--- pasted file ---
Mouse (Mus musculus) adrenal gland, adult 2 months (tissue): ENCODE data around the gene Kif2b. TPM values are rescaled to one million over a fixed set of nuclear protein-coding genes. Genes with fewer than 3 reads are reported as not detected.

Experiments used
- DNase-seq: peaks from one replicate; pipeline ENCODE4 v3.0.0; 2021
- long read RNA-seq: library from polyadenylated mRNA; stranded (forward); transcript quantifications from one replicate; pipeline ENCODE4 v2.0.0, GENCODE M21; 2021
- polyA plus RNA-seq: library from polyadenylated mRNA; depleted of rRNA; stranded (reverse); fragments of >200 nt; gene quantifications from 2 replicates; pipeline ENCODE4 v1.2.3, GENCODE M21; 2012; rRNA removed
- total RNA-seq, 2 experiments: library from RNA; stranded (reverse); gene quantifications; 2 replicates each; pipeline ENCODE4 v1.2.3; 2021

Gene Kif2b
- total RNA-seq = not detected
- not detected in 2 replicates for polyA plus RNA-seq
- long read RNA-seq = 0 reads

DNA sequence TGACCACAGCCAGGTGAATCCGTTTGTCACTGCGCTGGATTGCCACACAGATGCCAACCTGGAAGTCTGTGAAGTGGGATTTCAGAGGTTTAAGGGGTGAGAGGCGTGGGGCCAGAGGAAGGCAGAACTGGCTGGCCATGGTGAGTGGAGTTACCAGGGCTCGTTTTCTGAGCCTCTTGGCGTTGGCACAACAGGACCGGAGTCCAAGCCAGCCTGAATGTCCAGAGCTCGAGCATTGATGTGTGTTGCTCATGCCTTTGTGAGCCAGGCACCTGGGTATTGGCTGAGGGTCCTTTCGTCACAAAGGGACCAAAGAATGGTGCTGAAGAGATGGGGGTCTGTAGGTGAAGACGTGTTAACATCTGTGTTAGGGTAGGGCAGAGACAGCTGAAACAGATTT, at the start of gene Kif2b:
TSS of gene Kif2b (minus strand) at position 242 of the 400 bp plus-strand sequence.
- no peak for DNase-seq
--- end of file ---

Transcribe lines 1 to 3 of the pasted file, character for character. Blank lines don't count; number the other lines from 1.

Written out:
Mouse (Mus musculus) adrenal gland, adult 2 months (tissue): ENCODE data around the gene Kif2b. TPM values are rescaled to one million over a fixed set of nuclear protein-coding genes. Genes with fewer than 3 reads are reported as not detected.

Experiments used
- DNase-seq: peaks from one replicate; pipeline ENCODE4 v3.0.0; 2021